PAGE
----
Exhibition at the Oregon Historical Society -- The Art of Gaman -- October 19, 2007 - January 4, 2008

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Exhibition

Oct 200719 Jan 200814

Oregon Historical Society
1200 SW Park Avenue
Portland, Oregon
United States

The Art of Gaman: Arts and Crafts from the Japanese American Internment Camps 1942-1946

The Japanese word gaman means "enduring what seems unbearable with patience and dignity." In this spirit, 120,000 Japanese Americans -- including men, women, children, the elderly, and the infirm -- survived the internment camps of World War II. Despite these hardships, they whittled and carved, painted and etched, stitched and crocheted—fashioning furniture from scrap lumber, carving teapots from slate, and making pendants from toothbrush handles -- to add beauty to the bleak surroundings and purpose to their daily life. What they created is a celebration of the nobility of the human spirit in adversity. This exhibition shows the amazing range of their creativity.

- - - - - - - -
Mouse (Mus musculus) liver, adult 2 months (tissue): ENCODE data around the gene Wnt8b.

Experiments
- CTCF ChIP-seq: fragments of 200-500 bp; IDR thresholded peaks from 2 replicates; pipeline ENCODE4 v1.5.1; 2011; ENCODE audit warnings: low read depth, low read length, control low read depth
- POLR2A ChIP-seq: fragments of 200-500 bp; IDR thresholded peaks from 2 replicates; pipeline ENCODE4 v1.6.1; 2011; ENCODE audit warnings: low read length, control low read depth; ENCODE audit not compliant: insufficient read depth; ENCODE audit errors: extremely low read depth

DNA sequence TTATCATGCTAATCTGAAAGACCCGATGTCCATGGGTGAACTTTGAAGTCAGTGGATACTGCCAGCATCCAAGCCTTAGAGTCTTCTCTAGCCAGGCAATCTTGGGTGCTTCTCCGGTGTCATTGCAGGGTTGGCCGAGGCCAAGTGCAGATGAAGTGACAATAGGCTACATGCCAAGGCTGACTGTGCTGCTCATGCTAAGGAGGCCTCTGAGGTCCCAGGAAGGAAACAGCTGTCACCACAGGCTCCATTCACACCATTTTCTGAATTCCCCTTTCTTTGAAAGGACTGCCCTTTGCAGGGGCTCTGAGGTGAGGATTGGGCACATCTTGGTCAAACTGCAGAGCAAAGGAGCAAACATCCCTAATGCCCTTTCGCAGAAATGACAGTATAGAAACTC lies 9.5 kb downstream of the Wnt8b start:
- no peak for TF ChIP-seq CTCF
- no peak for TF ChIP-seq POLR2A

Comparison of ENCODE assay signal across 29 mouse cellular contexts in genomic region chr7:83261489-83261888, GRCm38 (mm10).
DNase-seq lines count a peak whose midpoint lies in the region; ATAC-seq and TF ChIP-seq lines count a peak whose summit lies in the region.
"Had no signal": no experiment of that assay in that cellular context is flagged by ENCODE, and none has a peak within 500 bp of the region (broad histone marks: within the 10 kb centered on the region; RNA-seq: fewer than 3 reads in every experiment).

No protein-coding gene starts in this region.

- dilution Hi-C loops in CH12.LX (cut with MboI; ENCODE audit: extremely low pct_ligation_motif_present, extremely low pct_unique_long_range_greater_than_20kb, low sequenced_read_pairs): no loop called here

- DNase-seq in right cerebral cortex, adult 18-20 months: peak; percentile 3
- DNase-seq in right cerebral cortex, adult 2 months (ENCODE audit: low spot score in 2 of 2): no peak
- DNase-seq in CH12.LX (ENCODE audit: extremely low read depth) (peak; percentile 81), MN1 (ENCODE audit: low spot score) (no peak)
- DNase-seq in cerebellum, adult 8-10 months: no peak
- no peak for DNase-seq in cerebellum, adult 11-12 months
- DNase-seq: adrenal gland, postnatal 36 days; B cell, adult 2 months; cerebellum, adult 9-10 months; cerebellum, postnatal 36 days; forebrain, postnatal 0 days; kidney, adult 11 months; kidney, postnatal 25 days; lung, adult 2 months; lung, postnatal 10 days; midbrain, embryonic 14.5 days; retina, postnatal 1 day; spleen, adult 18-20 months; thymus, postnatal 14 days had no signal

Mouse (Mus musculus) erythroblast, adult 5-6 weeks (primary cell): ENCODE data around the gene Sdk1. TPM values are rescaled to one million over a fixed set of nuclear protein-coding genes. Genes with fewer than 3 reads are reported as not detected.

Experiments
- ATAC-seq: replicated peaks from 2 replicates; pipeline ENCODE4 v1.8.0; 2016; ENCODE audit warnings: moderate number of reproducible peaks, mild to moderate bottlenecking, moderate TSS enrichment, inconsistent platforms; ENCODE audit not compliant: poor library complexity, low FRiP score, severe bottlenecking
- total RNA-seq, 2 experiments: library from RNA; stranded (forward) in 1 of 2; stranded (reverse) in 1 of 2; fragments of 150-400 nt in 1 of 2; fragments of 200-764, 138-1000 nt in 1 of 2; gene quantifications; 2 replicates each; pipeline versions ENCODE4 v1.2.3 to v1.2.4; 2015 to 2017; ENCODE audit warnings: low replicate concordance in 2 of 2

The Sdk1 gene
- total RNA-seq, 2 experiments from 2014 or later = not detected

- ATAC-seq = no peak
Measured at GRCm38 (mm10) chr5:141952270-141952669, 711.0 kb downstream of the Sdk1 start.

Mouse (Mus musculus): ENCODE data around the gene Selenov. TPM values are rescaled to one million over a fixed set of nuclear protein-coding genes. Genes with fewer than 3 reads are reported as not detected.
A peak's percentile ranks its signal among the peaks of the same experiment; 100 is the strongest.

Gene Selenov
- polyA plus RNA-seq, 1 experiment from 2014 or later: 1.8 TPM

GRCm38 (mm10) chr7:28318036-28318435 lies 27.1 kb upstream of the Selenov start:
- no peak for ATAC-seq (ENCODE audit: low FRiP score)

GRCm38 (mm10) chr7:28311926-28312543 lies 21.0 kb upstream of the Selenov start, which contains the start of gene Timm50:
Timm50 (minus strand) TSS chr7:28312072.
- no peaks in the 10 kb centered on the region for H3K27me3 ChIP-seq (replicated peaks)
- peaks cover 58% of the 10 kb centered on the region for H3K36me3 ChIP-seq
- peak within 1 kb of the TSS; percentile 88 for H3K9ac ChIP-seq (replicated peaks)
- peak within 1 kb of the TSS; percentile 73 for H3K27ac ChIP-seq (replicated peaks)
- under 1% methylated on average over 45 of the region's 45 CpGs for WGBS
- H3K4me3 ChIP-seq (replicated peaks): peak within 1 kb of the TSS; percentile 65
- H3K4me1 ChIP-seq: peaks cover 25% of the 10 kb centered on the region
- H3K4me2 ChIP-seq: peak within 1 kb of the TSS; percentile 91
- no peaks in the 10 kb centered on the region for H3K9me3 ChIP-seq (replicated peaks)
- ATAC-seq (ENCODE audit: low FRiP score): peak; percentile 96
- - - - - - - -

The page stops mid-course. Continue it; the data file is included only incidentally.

Based on the book The Art of Gaman, by Delphine Hirasuna, the exhibition originated and was first shown at the Museum of Craft and Folk Art in San Francisco.

Oregon Historical Society
1200 SW Park Avenue
Portland, OR 97205
(503) 222-1741
www.ohs.org
orhist@ohs.org

 

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Oregon_Nikkei . Last modified Jul 09 2010 12:11 p.m.


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A project of the Japanese American National Museum

Major support by The Nippon Foundation